Outcome F (5G+6H)
Based on your decisions above the suggested action that you could take is displayed below.
diverse shrub plantings, with or without inter-row pasture
Establishing and managing diverse shrub-pasture and forage shrub plantings in the Mallee
The nutritional needs of grazing livestock vary significantly overtime, both between years and within the year. Providing livestock with a forage mix comprised of different plants, each with their own unique combination of nutrients and minerals, increases the chance of fulfilling the requirements of animals during many differing scenarios and potentially reduces the need for supplements. Total feed intake usually increases with additional plant species on offer — when an animal consumes its limit of one species, it may still consume another species with a different balance of nutrients.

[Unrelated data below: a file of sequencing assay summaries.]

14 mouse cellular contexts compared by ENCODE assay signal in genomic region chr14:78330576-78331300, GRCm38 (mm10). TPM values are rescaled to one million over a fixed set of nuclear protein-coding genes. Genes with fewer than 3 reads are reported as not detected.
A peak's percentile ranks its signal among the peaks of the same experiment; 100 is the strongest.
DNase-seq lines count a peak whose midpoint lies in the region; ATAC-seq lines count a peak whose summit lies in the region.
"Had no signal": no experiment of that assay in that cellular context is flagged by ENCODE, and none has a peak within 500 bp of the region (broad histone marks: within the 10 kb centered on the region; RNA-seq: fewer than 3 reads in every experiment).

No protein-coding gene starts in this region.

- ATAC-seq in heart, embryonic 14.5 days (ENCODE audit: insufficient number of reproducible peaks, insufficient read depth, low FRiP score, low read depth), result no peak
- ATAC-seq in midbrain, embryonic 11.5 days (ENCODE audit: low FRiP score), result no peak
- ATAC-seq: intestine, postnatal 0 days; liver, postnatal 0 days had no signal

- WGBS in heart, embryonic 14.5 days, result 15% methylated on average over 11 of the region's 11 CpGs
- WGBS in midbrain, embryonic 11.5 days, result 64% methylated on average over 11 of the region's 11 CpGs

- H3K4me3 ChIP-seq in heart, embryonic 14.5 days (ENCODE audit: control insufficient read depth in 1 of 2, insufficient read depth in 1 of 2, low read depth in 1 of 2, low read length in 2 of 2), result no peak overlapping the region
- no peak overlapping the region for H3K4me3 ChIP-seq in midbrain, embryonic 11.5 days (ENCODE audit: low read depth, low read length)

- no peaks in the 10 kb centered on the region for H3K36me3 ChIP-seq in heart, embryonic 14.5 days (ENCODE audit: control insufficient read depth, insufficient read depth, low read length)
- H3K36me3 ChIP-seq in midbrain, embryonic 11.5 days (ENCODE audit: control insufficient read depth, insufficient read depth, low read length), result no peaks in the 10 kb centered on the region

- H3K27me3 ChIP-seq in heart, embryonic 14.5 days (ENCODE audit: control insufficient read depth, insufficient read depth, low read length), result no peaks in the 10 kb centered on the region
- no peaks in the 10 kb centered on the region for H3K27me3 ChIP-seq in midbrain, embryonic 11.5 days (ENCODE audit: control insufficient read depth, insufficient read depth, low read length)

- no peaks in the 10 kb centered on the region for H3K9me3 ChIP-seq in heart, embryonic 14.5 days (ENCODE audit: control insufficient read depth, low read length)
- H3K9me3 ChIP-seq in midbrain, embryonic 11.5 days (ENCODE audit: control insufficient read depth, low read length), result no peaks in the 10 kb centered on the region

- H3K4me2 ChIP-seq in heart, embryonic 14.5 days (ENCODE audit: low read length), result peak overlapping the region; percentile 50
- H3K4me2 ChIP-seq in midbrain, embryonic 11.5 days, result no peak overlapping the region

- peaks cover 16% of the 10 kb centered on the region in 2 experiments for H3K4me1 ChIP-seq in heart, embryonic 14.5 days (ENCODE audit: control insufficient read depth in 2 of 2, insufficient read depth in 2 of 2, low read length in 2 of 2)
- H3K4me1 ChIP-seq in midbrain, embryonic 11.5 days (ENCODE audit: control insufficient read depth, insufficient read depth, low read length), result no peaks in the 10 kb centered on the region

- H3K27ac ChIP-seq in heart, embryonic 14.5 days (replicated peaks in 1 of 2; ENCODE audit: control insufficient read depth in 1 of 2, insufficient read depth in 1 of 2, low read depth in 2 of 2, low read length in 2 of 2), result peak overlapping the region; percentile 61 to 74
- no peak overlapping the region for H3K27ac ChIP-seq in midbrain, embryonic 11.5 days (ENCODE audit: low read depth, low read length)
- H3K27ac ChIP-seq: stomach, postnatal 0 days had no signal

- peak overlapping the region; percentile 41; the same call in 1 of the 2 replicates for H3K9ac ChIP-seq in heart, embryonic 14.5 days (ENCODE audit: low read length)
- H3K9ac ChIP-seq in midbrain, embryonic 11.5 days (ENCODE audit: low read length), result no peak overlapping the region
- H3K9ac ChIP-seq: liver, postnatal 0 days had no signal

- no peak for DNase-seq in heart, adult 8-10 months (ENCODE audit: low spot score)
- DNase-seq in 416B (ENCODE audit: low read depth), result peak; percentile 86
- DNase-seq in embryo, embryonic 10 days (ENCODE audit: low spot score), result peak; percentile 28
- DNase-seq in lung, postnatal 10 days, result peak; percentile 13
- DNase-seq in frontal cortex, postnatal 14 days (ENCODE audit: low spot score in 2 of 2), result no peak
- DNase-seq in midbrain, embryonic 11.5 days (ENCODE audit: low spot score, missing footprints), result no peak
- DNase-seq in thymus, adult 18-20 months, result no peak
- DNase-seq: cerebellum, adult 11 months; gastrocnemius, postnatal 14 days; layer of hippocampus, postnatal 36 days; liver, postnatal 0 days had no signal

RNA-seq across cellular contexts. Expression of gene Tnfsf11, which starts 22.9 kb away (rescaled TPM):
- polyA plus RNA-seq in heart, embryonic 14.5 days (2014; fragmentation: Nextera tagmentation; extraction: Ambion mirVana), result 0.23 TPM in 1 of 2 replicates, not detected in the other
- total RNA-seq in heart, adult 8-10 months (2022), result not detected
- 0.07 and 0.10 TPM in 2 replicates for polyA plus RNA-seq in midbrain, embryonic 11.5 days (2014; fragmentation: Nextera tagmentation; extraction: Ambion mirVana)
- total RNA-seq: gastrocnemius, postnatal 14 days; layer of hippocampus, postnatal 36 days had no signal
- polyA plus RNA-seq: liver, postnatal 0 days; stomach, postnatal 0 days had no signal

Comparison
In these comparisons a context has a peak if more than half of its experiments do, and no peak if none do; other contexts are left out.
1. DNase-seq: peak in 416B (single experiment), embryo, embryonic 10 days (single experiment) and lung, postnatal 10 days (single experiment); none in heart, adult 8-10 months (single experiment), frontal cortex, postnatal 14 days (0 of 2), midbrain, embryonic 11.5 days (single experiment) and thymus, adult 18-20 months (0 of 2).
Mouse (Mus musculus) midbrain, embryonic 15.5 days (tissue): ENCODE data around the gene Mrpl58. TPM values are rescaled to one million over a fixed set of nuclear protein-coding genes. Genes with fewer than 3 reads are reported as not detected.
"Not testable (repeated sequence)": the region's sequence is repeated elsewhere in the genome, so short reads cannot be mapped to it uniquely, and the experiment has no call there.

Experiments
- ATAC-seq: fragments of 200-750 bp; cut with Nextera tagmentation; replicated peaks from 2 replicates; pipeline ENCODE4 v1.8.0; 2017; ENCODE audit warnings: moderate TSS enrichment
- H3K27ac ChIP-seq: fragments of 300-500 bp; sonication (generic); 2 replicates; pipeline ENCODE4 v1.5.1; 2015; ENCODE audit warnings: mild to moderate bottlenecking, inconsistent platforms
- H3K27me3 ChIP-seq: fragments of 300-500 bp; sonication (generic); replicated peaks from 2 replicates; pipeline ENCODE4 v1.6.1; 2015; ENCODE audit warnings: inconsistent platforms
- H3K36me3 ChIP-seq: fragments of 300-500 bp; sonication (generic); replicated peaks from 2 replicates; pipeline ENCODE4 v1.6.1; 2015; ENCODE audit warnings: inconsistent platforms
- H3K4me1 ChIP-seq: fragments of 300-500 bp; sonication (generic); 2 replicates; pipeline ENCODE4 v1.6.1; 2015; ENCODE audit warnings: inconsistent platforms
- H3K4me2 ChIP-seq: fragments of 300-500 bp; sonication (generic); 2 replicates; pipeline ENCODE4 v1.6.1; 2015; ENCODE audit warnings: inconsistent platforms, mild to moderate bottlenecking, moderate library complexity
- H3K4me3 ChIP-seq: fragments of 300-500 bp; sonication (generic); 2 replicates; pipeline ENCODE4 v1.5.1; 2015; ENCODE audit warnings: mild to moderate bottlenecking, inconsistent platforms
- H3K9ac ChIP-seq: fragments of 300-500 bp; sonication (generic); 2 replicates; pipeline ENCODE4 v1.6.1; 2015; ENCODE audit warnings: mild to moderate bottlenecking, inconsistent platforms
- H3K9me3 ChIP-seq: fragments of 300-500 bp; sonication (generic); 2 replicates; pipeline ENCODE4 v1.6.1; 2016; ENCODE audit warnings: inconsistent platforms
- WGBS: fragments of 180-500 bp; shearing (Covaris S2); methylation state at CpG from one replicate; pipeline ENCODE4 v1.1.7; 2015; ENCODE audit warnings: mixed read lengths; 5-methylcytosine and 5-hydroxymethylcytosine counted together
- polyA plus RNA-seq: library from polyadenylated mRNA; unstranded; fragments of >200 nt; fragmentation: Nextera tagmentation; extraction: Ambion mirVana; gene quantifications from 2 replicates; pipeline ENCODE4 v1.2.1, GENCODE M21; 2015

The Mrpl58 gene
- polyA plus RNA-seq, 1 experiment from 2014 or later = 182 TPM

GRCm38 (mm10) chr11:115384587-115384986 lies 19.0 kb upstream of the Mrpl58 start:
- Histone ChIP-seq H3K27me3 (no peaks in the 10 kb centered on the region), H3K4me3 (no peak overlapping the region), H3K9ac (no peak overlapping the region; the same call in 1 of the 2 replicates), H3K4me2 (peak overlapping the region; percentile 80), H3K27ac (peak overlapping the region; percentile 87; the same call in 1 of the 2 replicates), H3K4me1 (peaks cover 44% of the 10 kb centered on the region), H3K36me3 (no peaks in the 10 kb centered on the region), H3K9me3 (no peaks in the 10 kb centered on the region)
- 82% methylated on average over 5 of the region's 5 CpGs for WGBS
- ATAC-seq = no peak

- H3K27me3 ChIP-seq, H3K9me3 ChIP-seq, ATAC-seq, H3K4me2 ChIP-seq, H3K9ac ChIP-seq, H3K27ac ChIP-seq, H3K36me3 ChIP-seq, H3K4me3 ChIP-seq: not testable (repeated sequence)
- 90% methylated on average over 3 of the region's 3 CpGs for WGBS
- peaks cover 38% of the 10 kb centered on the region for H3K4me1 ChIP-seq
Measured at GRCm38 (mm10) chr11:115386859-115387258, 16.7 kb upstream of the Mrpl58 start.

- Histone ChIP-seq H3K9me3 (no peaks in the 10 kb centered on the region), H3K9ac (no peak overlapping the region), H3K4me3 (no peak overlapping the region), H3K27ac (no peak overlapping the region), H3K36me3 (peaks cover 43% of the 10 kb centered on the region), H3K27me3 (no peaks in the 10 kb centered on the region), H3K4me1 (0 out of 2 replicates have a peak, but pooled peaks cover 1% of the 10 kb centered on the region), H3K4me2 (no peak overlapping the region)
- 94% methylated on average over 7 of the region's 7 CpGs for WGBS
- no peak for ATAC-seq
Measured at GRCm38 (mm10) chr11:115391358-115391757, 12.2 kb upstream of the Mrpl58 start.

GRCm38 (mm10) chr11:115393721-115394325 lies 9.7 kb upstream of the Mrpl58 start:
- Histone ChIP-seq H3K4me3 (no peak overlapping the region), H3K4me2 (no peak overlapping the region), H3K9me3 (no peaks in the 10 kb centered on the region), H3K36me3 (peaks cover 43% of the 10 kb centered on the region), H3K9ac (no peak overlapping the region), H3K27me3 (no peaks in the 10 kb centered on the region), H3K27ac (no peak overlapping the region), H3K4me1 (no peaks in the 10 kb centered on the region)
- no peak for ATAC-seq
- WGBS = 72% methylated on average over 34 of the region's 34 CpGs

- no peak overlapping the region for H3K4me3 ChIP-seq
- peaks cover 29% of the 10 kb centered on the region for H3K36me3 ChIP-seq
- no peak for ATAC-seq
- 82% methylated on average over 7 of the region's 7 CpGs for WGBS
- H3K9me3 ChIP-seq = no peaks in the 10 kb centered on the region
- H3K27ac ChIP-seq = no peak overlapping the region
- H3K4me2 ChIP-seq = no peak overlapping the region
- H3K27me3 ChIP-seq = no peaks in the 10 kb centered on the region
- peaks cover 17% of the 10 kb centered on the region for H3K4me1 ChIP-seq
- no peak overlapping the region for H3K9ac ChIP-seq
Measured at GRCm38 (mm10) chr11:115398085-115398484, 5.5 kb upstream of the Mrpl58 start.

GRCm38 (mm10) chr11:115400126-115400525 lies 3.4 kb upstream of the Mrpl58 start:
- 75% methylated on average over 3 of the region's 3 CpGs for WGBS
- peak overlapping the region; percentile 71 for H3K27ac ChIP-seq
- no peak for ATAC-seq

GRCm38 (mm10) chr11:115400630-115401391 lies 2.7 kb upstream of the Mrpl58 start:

Historically few forage shrub species have been grown on a commercial scale in Australia besides old man saltbush. However, recent research from the Enrich project has revealed a number of species which, when used together, can be productive and persistent in the low-rainfall zones of southern Australia.
Selecting companion pasture species and cultivars for use in a shrub-based system varies little from when growing a stand-alone pasture. Suitability to soil type and rainfall are critical factors.
Correct selection of shrub species depends primarily on soil factors such as salinity, waterlogging and texture. The species making up the mix do not necessarily need to be evenly proportioned. When considering the proportion of each species in a mixed planting, there is no single correct method. The benefits of including a mix will more likely to be found when all species are significantly represented (at least 10% of biomass).